Pediatric Indication Approved for HyQvia
Takeda announced on April 11, 2023, that it has received U.S. Food and Drug Administration (FDA) approval to extend the patient age range for HyQvia® [immune globulin infusion 10% (human) with recombinant human hyaluronidase]. Available on the U.S. market for treating adults since September 2014, HyQvia contains mostly immunoglobulin G (IgG), the most common natural antibody. Derived from human blood plasma, it is infused subcutaneously (SC) to restore at least partial immune function for patients who have primary immunodeficiency (PI). Genetic disorders of the immune system, PIs are believed to affect about 1% of the global population to various extents. For most patients who have a PI, the risk of infection is increased because their immune systems do not function properly. HyQvia’s hyaluronidase component makes IgG easier to absorb after SC administration and helps to spread it more evenly throughout the body. The new approval extends its use to children as young as two years old. Doses are based on both patient weight and blood levels of IgG. Although they are packaged in two separate vials, the components of HyQvia can be given sequentially during one SC infusion using an infusion pump. Treatments are needed once every three weeks to four weeks. Labeling carries a boxed warning that using any IG may increase the risk of having blood clots, especially for patients who have additional blood clotting risk factors. Revised prescribing information is here.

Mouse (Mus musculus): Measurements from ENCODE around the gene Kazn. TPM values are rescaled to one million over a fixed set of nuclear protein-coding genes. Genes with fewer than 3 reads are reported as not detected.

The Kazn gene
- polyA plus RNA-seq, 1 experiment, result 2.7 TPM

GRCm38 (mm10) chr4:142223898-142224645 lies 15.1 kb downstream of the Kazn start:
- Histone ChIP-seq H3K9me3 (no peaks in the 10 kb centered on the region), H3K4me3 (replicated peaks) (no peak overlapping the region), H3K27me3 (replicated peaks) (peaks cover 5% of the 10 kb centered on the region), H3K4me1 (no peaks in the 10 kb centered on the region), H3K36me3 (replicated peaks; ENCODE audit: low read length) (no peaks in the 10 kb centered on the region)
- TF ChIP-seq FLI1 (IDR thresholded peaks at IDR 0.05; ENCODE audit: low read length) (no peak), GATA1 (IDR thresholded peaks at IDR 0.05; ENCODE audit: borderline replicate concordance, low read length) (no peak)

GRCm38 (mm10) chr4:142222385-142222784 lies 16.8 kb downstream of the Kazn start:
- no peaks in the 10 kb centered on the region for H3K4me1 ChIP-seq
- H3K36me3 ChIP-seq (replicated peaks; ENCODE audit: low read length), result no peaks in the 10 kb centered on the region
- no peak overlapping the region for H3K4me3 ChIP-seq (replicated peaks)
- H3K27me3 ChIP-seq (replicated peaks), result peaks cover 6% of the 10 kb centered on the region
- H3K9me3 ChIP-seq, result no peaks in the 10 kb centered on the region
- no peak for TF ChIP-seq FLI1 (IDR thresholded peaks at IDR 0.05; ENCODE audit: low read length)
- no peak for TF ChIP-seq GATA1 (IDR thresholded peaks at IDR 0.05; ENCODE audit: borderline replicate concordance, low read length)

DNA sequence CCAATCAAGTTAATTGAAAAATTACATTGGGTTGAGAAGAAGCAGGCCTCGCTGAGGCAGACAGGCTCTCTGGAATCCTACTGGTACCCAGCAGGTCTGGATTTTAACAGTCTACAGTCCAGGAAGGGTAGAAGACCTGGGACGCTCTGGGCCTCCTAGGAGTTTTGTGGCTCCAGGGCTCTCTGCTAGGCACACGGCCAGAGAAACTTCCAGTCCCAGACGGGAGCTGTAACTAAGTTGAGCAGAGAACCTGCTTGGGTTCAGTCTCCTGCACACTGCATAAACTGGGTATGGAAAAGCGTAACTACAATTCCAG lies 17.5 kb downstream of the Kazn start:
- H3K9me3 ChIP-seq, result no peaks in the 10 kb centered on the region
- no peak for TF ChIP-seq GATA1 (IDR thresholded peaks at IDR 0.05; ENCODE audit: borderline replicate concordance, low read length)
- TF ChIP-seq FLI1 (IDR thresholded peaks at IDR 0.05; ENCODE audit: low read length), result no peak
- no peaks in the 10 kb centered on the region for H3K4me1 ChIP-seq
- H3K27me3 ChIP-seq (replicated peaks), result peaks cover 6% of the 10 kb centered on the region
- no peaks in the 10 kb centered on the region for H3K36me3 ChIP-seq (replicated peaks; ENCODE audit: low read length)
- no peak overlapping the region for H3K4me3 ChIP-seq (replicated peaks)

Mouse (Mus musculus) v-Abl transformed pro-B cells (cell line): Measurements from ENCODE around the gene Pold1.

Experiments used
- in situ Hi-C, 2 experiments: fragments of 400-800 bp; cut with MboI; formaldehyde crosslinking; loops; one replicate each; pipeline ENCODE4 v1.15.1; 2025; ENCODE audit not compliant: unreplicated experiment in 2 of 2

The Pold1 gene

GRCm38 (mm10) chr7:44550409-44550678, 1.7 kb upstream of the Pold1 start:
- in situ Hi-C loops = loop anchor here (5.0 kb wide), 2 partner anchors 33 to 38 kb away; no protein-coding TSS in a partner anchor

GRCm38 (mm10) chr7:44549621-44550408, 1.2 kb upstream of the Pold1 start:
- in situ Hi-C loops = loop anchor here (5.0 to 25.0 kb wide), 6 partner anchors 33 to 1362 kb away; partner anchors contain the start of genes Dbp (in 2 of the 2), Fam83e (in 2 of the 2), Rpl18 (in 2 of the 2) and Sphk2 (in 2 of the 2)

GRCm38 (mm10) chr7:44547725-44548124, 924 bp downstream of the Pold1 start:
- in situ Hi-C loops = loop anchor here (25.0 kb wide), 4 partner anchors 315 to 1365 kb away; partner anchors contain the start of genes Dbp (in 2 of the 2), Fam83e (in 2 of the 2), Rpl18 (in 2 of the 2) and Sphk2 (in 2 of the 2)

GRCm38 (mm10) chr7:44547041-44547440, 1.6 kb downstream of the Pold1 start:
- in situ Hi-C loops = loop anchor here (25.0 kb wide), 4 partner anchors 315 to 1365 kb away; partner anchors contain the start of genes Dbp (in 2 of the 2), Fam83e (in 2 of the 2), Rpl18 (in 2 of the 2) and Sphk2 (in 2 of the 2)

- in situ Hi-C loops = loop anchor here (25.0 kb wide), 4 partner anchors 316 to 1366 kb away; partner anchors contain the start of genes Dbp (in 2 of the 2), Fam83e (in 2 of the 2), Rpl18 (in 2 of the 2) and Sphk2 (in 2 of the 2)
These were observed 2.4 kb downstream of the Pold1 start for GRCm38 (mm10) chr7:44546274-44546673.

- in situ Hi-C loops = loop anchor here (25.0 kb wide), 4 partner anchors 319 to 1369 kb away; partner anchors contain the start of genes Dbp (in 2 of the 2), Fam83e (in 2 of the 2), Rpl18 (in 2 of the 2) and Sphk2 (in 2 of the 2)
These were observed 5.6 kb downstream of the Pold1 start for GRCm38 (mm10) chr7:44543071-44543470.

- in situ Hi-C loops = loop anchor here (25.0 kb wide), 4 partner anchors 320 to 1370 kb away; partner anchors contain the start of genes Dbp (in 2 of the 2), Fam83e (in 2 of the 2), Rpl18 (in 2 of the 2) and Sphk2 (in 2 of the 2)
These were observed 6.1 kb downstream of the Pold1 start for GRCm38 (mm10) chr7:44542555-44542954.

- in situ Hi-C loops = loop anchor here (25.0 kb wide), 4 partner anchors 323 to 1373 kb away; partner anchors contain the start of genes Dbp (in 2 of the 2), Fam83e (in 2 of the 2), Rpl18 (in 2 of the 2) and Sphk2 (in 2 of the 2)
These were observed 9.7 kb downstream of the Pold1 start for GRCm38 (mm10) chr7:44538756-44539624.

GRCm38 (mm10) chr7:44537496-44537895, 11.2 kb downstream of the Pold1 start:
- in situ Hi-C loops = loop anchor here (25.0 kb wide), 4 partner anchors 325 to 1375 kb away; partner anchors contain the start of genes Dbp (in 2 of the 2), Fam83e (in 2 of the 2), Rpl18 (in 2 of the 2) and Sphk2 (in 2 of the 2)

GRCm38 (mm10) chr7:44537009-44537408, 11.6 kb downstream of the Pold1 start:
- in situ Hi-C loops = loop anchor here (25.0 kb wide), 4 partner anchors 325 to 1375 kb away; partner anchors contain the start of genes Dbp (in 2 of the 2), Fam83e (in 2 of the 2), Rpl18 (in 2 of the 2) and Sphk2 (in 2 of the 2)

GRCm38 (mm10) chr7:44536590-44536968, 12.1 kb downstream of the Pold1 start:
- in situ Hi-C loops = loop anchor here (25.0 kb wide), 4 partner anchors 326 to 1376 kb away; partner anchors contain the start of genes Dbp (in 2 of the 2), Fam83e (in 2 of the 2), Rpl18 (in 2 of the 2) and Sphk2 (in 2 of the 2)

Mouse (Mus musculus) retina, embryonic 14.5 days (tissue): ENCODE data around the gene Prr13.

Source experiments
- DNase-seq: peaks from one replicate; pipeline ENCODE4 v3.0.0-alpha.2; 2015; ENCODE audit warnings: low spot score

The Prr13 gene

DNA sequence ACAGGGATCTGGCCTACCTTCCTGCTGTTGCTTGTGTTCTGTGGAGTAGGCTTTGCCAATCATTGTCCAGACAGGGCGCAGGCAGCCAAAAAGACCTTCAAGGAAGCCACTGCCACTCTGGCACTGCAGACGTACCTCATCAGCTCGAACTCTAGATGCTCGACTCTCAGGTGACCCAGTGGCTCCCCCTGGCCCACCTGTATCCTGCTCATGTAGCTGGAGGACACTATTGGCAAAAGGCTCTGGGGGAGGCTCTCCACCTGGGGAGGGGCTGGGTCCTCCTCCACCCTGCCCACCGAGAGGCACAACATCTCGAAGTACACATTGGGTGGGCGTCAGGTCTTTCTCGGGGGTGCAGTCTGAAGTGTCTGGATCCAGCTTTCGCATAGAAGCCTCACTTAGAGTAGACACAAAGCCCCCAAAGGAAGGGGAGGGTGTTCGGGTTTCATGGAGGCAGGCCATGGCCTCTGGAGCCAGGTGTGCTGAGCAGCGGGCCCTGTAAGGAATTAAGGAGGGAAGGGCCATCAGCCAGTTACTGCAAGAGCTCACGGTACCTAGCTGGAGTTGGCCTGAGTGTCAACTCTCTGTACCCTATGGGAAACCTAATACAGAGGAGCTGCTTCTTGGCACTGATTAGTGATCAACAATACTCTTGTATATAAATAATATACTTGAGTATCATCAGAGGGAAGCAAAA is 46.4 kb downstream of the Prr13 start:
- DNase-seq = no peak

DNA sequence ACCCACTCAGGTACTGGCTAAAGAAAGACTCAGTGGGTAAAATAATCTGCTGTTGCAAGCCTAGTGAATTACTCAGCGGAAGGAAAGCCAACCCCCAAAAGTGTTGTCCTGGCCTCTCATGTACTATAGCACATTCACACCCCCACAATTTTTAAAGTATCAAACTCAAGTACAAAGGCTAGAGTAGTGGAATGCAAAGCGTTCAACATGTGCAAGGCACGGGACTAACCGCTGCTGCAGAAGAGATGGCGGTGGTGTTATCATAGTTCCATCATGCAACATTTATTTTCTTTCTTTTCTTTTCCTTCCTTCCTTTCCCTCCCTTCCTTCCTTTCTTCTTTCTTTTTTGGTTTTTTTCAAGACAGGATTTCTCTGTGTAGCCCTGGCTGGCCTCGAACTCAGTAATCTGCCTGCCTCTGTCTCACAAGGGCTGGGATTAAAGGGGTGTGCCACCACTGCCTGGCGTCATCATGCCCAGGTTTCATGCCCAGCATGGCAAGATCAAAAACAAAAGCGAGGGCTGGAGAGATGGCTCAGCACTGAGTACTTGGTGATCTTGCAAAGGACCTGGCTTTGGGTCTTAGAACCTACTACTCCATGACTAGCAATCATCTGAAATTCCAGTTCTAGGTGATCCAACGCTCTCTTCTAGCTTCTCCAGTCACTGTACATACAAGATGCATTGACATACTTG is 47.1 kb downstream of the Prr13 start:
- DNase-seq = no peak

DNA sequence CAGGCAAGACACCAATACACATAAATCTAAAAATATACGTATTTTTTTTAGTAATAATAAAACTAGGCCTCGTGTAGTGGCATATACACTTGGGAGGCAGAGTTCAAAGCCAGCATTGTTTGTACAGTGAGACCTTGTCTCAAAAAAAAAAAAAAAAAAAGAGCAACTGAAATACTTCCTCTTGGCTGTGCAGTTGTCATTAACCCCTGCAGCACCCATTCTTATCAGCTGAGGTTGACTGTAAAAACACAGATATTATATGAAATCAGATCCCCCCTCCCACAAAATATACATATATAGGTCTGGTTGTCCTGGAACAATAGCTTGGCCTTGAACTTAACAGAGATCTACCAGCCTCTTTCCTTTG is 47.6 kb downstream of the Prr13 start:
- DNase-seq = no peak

FreeStyle Libre Readers
Since February, Abbott has been notifying individuals who use readers (separate cell phone-like devices that are used by patients who do not use cellphone apps) for three of their continuous glucose monitoring devices – FreeStyle Libre (NDC # 57599-0000-21), Freestyle Libre 14-day (NDC # 57599-0002-00) and FreeStyle Libre 2 (NDC # 57599-0803-00) – of possible risks. If the readers are charged with cables and/or power adaptors that were not original equipment, the batteries may overheat, potentially causing fires. Only the readers are affected, not the complete systems or any other parts of the systems. Abbott is not recalling the units. Look here and here for more information from Abbott.
In a Safety Communication dated April 13, 2023, the FDA is requiring manufacturers of all medications that contain opioids to revise the prescribing information and patient Medication Guides for the drugs. Both immediate-release and long-acting opioids are included. To encourage safer use of the drugs, extensive changes have been made to the FDA’s mandatory wording for boxed warnings, instructions for use, and dosing recommendations. Furthermore, a new warning about possible increases in pain (hyperalgesia) or pain sensitivity (allodynia) caused by taking opioids now must be included in product prescribing information. Healthcare providers who prescribe opioids are being advised to consider dose size and duration carefully and to reassess opioid treatment frequently for each patient. Additionally, they are reminded to inform patients about the opioid overdose reversal agent, naloxone, which can be prescribed along with opioid prescriptions or purchased over-the-counter (OTC). For patients and caregivers, the FDA suggests using opioids exactly as prescribed, discussing any changes in pain with their doctors, storing the drugs safely, disposing of any excess supplies, and keeping naloxone at hand in case of accidental overdoses. Details about the changes are here.